Talking about sex in some Muslim countries can be a death sentence, but one Pakistani province is offering groundbreaking sex education lessons to its female school students.
In the rural village of Johi in the poverty-stricken Sindh province, teachers are offering basic sex ed to the 700 girls who are enrolled in eight local schools run by the Village Shadabad Organisation.
With subjects covering everything from body changes during puberty, to what their rights are before and during marriage, to self defence, the young female pupils are being versed in the realms of sex education, a taboo in the conservative Muslim nation of 180 million people.
“We cannot close our eyes,” Akbar Lashari, head of the organisation, told Reuters. “It’s a topic people don’t want to talk about but it’s fact of our life.”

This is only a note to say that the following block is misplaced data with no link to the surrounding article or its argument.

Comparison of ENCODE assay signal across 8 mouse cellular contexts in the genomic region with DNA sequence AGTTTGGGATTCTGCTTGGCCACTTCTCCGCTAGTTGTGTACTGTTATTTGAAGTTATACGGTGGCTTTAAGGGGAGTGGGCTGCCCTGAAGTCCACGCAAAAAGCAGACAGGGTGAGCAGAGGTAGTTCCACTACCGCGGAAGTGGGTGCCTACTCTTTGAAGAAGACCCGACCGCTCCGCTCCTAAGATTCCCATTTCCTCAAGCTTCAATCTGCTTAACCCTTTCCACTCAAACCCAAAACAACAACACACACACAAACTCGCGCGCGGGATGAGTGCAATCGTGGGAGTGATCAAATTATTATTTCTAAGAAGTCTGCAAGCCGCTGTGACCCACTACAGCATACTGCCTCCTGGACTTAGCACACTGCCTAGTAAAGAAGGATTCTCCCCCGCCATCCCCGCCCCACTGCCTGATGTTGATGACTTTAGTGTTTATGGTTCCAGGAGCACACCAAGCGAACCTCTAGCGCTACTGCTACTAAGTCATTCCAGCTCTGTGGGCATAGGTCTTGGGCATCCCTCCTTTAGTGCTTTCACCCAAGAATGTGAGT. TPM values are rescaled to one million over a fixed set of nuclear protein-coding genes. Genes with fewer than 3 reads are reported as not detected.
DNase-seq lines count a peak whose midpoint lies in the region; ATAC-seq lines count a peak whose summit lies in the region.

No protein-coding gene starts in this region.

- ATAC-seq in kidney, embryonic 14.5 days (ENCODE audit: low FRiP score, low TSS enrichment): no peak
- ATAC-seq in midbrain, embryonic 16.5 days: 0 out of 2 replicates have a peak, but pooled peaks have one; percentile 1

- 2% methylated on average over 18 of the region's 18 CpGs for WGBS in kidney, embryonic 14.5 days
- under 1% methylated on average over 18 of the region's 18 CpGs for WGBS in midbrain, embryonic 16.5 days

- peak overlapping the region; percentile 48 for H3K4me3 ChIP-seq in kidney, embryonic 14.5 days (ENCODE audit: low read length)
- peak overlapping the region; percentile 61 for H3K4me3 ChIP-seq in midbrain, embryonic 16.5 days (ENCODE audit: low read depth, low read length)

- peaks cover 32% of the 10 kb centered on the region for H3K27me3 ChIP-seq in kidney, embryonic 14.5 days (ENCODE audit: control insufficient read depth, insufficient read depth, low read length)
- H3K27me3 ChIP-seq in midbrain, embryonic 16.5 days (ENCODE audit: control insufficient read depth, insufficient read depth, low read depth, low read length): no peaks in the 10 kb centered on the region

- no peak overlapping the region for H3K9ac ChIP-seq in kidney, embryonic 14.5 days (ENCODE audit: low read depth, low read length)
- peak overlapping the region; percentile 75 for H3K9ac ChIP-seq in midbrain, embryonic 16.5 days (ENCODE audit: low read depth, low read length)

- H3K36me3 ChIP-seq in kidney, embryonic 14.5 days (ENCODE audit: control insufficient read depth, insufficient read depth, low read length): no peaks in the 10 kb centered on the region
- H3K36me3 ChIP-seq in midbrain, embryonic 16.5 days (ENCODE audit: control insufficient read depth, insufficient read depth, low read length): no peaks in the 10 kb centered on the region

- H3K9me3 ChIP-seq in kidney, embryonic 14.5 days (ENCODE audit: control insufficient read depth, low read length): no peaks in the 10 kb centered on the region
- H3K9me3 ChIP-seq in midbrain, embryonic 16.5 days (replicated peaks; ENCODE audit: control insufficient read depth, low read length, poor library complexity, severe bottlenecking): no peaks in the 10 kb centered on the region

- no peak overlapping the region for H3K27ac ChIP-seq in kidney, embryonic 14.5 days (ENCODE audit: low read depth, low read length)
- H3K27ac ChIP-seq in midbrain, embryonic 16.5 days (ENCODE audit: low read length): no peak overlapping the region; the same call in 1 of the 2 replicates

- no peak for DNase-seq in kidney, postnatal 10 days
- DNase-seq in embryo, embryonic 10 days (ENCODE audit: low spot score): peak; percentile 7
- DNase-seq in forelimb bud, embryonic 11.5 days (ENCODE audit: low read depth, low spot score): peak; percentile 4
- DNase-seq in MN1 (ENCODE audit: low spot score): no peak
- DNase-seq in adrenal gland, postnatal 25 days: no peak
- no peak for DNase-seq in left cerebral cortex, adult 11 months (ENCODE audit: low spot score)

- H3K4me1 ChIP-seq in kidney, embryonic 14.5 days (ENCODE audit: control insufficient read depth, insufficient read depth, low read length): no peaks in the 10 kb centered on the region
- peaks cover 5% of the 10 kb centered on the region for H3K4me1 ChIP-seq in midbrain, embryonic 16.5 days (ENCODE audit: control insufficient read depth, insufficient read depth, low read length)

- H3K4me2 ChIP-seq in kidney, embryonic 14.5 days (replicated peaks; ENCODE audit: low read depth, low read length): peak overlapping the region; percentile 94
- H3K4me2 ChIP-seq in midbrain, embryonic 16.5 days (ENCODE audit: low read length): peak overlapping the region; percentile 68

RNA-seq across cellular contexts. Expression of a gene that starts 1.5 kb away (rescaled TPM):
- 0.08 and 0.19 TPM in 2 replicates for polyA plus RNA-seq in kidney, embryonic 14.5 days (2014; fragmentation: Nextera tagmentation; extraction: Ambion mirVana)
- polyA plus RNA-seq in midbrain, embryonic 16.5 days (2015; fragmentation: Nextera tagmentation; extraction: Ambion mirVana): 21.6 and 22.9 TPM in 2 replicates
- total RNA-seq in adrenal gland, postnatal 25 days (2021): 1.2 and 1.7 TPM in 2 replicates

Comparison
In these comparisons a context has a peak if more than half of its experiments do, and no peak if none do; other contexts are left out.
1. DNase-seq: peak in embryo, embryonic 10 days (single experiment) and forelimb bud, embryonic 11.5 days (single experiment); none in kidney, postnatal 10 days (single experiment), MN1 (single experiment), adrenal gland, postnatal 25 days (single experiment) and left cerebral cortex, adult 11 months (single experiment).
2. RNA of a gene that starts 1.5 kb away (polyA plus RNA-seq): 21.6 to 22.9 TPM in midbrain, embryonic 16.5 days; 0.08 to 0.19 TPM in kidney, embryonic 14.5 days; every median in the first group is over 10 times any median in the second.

Among the controversial topics up for discussion is marital rape, a radical idea in a country where it is not a crime to force yourself onto your spouse.
“We tell them their husband can’t have sex with them if they are not willing,” said Lashari.
According to Lashari, parents are notified about the classes before enrollment, and none have objected so far.
The eight schools received sponsorship from Australian gas company BHP Billiton, but Lashari maintains that sex education was the villagers’ own idea.